Transferability of credits permitted.
|30C||Alternative fuel refueling property credit||Applies to property placed in service after 2022||Extends credit of up to 30% of investment for refueling property, including fueling pumps for E-85, natural gas, compressed natural gas, liquified natural gas, LPG and hydrogen, as well as electricity. Expands credit to up to $100,000 of qualifying costs per item of property. Prevailing wage and apprenticeship requirements for bonus rate. Eligible property must be located outside of urban areas.|
Consumer incentives for renewable fuel
To support consumers, with respect to fuels and vehicles, the Act provides the following credits:
- Electric vehicle credits of up to $7,500 per vehicle under section 30D
- Creates a new $4,000 credit for previously owned “clean vehicles”
- Creates a new credit for certain commercial “clean vehicles”
|45W||Credit for qualified commercial clean vehicles||Applies to vehicles acquired after 2022||New general business credit for qualified commercial electric vehicles placed in service by the taxpayer. Credit is up to 30% of cost of vehicle. Credit based on vehicle’s weight; maximum credit is capped at $40,000 per vehicle. Effective for vehicles acquired after 2022 and before 2032.|
|30D||Clean vehicle credit||Applies to vehicles placed in service after 2022||Credit of up to $7,500 per qualifying vehicle. Removes manufacturer vehicle cap. Sets new limits on price of vehicle and income limitations of buyers. Adds
requirements that would render electric vehicles made with any battery components manufactured by “foreign entities of concern” (e.g., China) ineligible to receive the credit after 2023
|25E||Credit for previously-owned clean vehicles||Applies to vehicles acquired after 2022||Provides new $4,000 nonrefundable personal credit for qualifying previously owned clean vehicles to individual purchasers whose modified adjusted gross income does not exceed a specified limit. Taxpayer may elect to transfer the credit to a registered dealer in exchange for payment from that dealer. Credit terminates after 2032.|
With respect to fuels, the Act will:
- Reinstate the section 4611 Hazardous Substance Superfund financing rate imposed on crude oil and petroleum products and increase the tax rate to 16.4 cents per barrel, adjusted for inflation. This change increases section 4611 taxes to 25.4 cents per barrel.
- Make permanent the section 4121 excise tax on coal, which funds the Black Lung Disability trust fund.
Methane Emissions Reduction Program
While not part of the Subtitle D tax incentives, it should be noted that the Act includes a methane fee to reduce methane pollution from the oil and gas sector. The provision provides that certain petroleum and natural gas facilities would be subject to a “waste emissions charge” starting in 2024. The amount of the charge increases from $900 per ton in 2024 to $1,500 per ton in 2026.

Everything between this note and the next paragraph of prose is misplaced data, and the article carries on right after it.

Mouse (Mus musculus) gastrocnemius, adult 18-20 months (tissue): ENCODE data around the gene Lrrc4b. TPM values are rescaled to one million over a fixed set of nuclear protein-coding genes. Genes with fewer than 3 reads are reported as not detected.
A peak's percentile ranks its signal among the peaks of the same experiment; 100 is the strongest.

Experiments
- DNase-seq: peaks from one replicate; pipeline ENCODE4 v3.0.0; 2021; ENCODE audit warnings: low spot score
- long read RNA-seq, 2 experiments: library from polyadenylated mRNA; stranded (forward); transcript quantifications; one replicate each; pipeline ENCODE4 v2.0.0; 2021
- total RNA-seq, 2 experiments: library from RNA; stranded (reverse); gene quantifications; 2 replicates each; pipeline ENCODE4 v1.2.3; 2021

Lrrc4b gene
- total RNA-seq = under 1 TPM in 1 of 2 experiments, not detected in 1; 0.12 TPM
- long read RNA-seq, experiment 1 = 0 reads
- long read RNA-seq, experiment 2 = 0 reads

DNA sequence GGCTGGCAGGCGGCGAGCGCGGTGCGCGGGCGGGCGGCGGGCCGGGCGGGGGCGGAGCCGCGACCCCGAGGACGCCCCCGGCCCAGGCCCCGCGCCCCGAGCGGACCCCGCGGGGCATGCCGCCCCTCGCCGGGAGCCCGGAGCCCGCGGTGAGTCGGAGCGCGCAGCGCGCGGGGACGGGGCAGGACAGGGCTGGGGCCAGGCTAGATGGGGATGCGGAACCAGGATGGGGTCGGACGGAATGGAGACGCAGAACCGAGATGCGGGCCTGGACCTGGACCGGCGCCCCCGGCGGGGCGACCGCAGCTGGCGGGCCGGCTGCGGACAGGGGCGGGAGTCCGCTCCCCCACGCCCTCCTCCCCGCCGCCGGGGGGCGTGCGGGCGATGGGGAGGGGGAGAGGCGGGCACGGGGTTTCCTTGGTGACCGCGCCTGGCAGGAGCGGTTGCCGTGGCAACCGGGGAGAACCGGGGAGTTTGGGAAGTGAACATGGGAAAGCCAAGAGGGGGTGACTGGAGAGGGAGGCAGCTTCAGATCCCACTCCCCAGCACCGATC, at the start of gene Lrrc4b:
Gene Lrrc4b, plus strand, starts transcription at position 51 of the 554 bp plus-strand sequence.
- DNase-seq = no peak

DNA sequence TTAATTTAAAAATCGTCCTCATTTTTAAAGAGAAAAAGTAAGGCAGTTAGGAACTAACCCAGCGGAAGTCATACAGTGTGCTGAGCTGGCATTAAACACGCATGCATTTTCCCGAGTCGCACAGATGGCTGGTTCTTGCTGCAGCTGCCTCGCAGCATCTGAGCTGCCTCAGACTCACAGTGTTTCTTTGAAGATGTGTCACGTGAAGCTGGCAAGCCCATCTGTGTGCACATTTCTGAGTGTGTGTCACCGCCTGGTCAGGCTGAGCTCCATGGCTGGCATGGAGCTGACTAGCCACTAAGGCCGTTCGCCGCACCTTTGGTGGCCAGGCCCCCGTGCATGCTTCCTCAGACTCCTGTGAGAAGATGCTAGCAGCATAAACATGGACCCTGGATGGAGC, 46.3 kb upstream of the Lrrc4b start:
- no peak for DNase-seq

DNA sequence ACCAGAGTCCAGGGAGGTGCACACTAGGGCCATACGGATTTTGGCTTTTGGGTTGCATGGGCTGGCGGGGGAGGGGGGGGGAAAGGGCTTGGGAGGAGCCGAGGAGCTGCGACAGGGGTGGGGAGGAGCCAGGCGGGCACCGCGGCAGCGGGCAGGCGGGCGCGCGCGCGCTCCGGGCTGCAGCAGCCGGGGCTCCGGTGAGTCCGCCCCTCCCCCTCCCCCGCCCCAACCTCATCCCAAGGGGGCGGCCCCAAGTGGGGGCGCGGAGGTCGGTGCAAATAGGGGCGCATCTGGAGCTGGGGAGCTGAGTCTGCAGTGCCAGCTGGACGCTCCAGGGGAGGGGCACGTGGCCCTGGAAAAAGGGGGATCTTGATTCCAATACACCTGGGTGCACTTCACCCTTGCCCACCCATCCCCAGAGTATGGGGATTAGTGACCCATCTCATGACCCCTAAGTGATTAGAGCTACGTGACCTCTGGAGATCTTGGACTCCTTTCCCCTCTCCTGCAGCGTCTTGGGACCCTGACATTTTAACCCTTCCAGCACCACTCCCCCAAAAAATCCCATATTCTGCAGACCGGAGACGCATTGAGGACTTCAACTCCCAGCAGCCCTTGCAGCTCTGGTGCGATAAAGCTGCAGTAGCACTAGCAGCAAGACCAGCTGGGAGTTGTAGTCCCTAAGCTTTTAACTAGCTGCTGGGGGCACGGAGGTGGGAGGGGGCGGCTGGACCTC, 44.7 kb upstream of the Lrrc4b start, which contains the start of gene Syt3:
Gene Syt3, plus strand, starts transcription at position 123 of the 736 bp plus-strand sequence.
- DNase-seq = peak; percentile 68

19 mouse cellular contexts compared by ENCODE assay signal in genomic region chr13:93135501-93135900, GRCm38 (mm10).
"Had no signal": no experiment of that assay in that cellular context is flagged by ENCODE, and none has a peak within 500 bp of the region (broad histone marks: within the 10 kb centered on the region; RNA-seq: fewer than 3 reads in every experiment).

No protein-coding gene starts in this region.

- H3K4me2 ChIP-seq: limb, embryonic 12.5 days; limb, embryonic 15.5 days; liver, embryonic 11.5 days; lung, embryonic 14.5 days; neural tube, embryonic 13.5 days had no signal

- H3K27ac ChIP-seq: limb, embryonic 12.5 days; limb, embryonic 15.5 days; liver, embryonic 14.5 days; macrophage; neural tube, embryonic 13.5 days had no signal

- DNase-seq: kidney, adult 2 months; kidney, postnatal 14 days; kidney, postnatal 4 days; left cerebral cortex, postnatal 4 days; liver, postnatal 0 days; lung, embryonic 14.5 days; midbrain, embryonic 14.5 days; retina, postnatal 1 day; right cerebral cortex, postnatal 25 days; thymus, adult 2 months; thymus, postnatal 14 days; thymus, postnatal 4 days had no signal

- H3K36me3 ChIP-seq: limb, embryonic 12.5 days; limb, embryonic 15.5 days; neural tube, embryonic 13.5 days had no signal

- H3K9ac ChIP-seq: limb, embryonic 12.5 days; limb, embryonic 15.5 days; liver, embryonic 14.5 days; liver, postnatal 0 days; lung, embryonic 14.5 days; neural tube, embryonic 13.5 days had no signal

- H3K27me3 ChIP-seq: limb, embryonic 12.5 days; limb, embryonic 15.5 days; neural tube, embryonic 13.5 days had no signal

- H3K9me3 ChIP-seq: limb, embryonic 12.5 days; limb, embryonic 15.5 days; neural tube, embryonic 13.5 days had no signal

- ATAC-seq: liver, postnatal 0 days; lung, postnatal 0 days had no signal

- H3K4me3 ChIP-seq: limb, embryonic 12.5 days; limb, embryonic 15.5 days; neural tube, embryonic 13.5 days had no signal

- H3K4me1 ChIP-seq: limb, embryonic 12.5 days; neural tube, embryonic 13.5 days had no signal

The Act also provides incentives for methane mitigation and monitoring. These include grants, rebates and loans of up to $1.55 billion. Certain exemptions from the fee may apply if the emitter otherwise complies with Environmental Protection Agency methane regulations.
Washington National Tax takeaways
The provisions outlined above are a major expansion of existing clean energy incentives in the tax code. Clean fuel producers should evaluate all potential credit opportunities and may need to model out different scenarios, such as whether it would be more beneficial to claim a nonrefundable clean fuels credit, sell the credit under the transferability provision or claim a section 45Q carbon capture direct payment. Additionally, companies building facilities with new technologies or renewable fuel, such as SAF, may want to evaluate whether to apply and submit an application for an allocation of funding from the advanced energy project credit.
Additional guidance will be critical for taxpayers, specifically with respect to the proposed direct pay and transferability of credits, requirements governing apprenticeship hours; prevailing wages; domestic contents and the so-called “stacking rules” that limit the ability to claim multiple credits at one facility.
It will be important for affected parties to identify areas of uncertainty and raise these issues as soon as possible with their tax advisor. The Treasury Department will be developing rules for implementation of these provisions over the next few months and will be considering comments from affected parties during the rulemaking process.
This article was written by Deborah Gordon, Eugene Boakye and originally appeared on 2022-08-16.